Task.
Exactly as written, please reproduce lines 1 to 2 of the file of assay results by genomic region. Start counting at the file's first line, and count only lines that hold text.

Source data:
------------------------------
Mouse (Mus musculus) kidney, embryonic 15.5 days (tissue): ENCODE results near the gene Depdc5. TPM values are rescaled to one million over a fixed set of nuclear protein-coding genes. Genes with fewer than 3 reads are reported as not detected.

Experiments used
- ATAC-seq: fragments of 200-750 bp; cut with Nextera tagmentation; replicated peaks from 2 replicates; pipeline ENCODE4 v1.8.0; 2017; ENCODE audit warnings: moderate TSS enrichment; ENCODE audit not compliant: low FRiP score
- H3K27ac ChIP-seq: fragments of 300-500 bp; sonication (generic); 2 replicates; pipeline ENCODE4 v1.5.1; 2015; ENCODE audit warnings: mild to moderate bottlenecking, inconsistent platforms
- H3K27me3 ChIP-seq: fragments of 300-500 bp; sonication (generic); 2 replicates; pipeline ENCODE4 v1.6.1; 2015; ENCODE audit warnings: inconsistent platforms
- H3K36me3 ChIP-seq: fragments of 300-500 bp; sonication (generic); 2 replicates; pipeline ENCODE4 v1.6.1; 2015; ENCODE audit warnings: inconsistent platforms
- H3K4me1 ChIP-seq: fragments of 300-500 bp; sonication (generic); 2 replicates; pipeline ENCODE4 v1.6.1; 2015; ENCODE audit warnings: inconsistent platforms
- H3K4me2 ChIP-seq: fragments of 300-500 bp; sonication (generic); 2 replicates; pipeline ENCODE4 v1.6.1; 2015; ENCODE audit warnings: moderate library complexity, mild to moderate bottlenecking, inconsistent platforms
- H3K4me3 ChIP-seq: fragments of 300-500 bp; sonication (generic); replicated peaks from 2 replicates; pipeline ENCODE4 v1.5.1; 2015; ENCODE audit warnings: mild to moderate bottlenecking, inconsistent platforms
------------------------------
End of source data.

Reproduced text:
Mouse (Mus musculus) kidney, embryonic 15.5 days (tissue): ENCODE results near the gene Depdc5. TPM values are rescaled to one million over a fixed set of nuclear protein-coding genes. Genes with fewer than 3 reads are reported as not detected.

Experiments used